Monday, May 20, 2013

Bolognese Sauce

A little preface if you will.  At my current job, I am in charge of the Italian food station.  That means I prepare the daily special as well as preparing the sauces (marinara, alfredo, and pesto) for the pasta bar.  This is an area that I am enjoying very much and am quite good at, if I do say so myself.  Therefore, I will probably write a series of post about Italian food and my work at this station.

That being said, I am covering a quite tasty sauce today. Bolognese sauce, if you have not already figured it out, comes to us from Bologna, Italy.  It is a ragu, in other words, a meat sauce.  If you want to stay traditional, then Bolognese is often slow cooked with vegetables and minced or ground meat such as beef and pork(pancetta) and served only with certain types of pastas.  That is all fine and good.  I am sure there is many an Italian grandma that could thoroughly school me on the finer points of a well made Bolognese sauce.  However, I am here to show you how to make a simply and quite tasty version.

The basics of this sauce are essentially: meat, mushrooms, and tomato.  Now with those basics you could very easily make a Bolonese sauce that would be serviceable, but lets face it.  We want some pazaz!  So, what do we bring to the party to give it a little more flair you ask?  Herbs and spices to start.  Nothing helps Italian food like some nice herbs and spices.  Some black pepper and salt for seasoning, parsley for color and oregano, rosemary and a hint of thyme for flavor.  Onion and garlic will serve as your aromatics.  If you really want to get fancy, you can always add some shallots.

Let's look at those basics again for just a second.  First of all, what do I mean by meat?  Well, generally I am speaking of ground beef.  That being said, you can just as easily use ground turkey, chicken, or pancetta.  Hell, Italian sausage works well with it too.  As far as the mushrooms go, you can go wrong with your everyday white buttons, but once again feel free to experiment.  The tomato part of the equation is also variable.  You can go with ripe tomatoes you picked and diced yourself, although this would add time to your cooking.  You can just as easily open up a jar of your favorite pasta sauce and use that.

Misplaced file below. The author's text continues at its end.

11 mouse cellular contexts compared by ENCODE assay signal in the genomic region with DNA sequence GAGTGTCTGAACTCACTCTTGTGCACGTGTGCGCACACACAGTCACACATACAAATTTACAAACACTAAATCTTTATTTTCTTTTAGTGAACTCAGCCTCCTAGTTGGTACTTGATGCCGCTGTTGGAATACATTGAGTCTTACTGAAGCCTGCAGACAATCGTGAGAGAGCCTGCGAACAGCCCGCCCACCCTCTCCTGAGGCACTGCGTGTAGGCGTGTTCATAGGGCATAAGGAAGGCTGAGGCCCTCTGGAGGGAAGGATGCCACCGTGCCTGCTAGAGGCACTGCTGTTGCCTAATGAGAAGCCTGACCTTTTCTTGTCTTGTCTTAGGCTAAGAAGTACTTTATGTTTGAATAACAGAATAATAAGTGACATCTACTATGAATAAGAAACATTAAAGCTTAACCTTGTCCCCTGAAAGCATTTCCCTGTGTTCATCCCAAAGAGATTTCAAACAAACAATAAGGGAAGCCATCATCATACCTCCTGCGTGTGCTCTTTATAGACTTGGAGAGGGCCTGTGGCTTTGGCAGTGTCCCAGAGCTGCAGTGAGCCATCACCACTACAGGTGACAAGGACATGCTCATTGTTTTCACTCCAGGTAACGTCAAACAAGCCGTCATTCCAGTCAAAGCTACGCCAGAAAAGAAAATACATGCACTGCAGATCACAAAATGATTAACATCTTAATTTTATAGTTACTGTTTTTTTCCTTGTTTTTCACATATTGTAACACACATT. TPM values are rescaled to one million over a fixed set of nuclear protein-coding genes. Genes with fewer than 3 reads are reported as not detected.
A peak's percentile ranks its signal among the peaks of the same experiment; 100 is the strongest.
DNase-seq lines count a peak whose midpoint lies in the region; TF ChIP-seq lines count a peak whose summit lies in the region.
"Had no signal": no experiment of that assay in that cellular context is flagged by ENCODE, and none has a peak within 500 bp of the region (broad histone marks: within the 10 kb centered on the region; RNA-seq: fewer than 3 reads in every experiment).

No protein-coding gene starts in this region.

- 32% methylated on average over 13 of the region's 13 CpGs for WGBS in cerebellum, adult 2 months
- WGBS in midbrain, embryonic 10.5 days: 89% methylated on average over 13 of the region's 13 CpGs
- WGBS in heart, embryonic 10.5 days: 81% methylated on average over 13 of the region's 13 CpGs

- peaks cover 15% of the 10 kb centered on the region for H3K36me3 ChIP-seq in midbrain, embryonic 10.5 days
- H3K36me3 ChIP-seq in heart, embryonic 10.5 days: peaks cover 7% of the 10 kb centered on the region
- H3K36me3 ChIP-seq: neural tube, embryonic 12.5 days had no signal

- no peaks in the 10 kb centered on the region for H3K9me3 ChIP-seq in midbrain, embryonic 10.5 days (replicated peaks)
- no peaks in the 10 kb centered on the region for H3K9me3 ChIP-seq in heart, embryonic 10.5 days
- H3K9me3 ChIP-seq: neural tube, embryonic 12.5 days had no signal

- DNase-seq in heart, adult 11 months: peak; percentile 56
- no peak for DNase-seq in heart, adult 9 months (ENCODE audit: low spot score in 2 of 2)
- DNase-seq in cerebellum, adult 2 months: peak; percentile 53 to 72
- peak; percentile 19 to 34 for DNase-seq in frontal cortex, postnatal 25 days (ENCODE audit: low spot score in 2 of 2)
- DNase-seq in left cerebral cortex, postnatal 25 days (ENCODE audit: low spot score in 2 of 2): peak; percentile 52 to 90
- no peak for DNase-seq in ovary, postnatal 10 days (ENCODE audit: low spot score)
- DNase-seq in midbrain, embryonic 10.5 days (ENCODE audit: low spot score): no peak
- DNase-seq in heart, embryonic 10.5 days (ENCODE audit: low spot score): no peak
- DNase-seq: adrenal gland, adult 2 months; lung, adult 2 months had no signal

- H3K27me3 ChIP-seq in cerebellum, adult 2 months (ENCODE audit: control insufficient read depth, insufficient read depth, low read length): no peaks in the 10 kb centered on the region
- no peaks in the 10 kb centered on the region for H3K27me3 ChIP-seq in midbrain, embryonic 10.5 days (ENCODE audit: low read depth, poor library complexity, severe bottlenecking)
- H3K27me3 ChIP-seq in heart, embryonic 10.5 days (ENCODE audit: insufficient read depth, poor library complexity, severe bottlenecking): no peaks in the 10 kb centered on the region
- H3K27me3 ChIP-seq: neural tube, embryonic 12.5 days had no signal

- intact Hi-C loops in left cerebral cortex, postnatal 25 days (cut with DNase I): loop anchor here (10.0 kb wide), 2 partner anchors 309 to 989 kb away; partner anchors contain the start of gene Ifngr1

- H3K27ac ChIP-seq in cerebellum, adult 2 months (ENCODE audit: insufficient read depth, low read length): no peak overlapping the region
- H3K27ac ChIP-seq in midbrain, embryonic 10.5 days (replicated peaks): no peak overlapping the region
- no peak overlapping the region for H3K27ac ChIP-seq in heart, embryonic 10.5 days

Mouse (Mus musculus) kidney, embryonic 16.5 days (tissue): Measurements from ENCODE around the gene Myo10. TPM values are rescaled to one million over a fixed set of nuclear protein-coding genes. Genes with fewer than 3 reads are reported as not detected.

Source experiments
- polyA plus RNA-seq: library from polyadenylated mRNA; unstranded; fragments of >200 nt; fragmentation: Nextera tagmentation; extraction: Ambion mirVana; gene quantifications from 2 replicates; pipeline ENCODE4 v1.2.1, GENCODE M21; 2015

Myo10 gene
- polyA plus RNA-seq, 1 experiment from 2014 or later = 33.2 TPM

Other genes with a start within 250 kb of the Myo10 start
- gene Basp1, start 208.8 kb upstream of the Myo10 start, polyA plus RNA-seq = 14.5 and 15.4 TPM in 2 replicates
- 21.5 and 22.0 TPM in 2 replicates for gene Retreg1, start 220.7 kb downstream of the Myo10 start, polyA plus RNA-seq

Me personally like to use a combination of canned tomatoes (Italian style or with garlic and olive oil) and tomato paste. 

So, let's get stared.  First thing, first.  If you are a culinary professional, then you are taught that before you even get started on the cooking you must get everything prepped.  That means chopping your garlic and herbs, dicing your onion and slicing or chopping your mushrooms if they have not been previously processed.  For the garlic  and herbs keep in mind that while fresh is always better, dried can work. Once you have done this you can begin cooking.  First step is to add a little oil to your sauce pan and heat it up.  Next add your aromatics (onion and garlic) and cook until they get translucent and you can really smell them.

Next add your meat and brown.  Now, you don't have to cook it all the way through. You also have the option of adding your seasoning at this point.  I'm talking about the salt and pepper and all the herbs except the parsley.  After you have browned your meat you can add your mushrooms and cook them a bit Afterward add enough water to mostly cover everything and turn up the heat to full.  This will help that water boil away while it finishes cooking the meat.  If the meat is still in clumps you can break it apart as it cooks.  One other note, if you want to reduce the fat used to cook the sauce, skip the oil in the pan and just add the water at the very beginning.  You won't get browning, but you will still cook everything together.

After the meat is cooked and the water is mostly boiled off, add your tomatoes.  I use canned tomatoes and tomato paste so that I can control the consistency of the sauce.  Too thick, add some more tomatoes.  Too thin, then more paste is needed. Keep in mind that if your sauce is ever too thin, add some tomato paste.  After you have gotten your sauce to the consistency you like, taste it and adjust the seasoning.  Just keep in mind you can always add more, but you can't really take it out. 

Now, just let the sauce simmer for about 15- 20 min.  At the end of this time, add your parsley.  The reason you add it at the very end is so that it keeps its bright green color longer than if you added it earlier.  In fact, another option is just to sprinkle it over the top of the sauce as a garnish.

It is now ready. Just serve it up over or tossed with your favorite pasta. Lastly I just want to say two things: First I have never claimed that this was an authentic Bolognese sauce.  It is just what I have made at work.  Secondly I know I have not included amounts.  This is just general guidelines for making Bolognese sauce.  But for those who need more specific amounts, well here you go:

1 Lbs meat
1 lbs mushrooms
1 onion
2 cloves garlic
1/4 cup parsley
1-2 tablespoons oregano
1-2 tablespoons rosemary
1-2 teaspoons thyme
Salt and pepper to taste
1 or 2 cans of tomatoes
1 can tomato paste
1 jar of tomato pasta sauce

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